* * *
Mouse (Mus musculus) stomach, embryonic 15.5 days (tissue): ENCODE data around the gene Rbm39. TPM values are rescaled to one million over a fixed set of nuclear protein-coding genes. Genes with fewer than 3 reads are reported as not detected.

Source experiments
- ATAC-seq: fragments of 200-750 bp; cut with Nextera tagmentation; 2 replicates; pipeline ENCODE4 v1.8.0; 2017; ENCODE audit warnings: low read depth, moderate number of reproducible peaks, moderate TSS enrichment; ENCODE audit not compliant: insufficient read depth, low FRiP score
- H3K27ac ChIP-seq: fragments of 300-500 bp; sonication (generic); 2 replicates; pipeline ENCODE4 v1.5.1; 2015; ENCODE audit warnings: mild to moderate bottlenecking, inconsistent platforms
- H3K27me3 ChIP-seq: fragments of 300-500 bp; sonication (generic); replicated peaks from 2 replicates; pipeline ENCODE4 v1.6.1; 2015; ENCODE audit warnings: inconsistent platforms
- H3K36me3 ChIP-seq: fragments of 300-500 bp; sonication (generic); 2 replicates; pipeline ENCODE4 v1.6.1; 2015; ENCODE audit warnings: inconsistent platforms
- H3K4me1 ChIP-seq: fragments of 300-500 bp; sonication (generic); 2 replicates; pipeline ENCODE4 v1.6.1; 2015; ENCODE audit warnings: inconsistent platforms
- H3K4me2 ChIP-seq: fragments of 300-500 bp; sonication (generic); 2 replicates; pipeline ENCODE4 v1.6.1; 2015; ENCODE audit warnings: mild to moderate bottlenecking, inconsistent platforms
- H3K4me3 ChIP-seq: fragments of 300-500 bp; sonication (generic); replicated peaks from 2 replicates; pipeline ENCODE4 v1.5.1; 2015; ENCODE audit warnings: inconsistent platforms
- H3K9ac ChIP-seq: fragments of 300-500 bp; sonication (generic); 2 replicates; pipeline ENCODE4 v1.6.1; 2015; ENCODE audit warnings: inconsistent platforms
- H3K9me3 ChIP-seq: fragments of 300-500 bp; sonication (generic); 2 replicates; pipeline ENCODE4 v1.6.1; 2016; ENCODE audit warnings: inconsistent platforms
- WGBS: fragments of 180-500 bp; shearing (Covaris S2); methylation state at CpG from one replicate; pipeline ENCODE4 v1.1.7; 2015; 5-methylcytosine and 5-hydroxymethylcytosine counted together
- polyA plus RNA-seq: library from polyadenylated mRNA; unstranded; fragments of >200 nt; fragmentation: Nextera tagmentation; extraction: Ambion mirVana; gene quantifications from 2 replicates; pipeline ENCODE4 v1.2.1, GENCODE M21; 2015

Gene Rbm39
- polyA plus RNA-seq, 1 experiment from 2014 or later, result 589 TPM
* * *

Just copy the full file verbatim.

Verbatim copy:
Mouse (Mus musculus) stomach, embryonic 15.5 days (tissue): ENCODE data around the gene Rbm39. TPM values are rescaled to one million over a fixed set of nuclear protein-coding genes. Genes with fewer than 3 reads are reported as not detected.

Source experiments
- ATAC-seq: fragments of 200-750 bp; cut with Nextera tagmentation; 2 replicates; pipeline ENCODE4 v1.8.0; 2017; ENCODE audit warnings: low read depth, moderate number of reproducible peaks, moderate TSS enrichment; ENCODE audit not compliant: insufficient read depth, low FRiP score
- H3K27ac ChIP-seq: fragments of 300-500 bp; sonication (generic); 2 replicates; pipeline ENCODE4 v1.5.1; 2015; ENCODE audit warnings: mild to moderate bottlenecking, inconsistent platforms
- H3K27me3 ChIP-seq: fragments of 300-500 bp; sonication (generic); replicated peaks from 2 replicates; pipeline ENCODE4 v1.6.1; 2015; ENCODE audit warnings: inconsistent platforms
- H3K36me3 ChIP-seq: fragments of 300-500 bp; sonication (generic); 2 replicates; pipeline ENCODE4 v1.6.1; 2015; ENCODE audit warnings: inconsistent platforms
- H3K4me1 ChIP-seq: fragments of 300-500 bp; sonication (generic); 2 replicates; pipeline ENCODE4 v1.6.1; 2015; ENCODE audit warnings: inconsistent platforms
- H3K4me2 ChIP-seq: fragments of 300-500 bp; sonication (generic); 2 replicates; pipeline ENCODE4 v1.6.1; 2015; ENCODE audit warnings: mild to moderate bottlenecking, inconsistent platforms
- H3K4me3 ChIP-seq: fragments of 300-500 bp; sonication (generic); replicated peaks from 2 replicates; pipeline ENCODE4 v1.5.1; 2015; ENCODE audit warnings: inconsistent platforms
- H3K9ac ChIP-seq: fragments of 300-500 bp; sonication (generic); 2 replicates; pipeline ENCODE4 v1.6.1; 2015; ENCODE audit warnings: inconsistent platforms
- H3K9me3 ChIP-seq: fragments of 300-500 bp; sonication (generic); 2 replicates; pipeline ENCODE4 v1.6.1; 2016; ENCODE audit warnings: inconsistent platforms
- WGBS: fragments of 180-500 bp; shearing (Covaris S2); methylation state at CpG from one replicate; pipeline ENCODE4 v1.1.7; 2015; 5-methylcytosine and 5-hydroxymethylcytosine counted together
- polyA plus RNA-seq: library from polyadenylated mRNA; unstranded; fragments of >200 nt; fragmentation: Nextera tagmentation; extraction: Ambion mirVana; gene quantifications from 2 replicates; pipeline ENCODE4 v1.2.1, GENCODE M21; 2015

Gene Rbm39
- polyA plus RNA-seq, 1 experiment from 2014 or later, result 589 TPM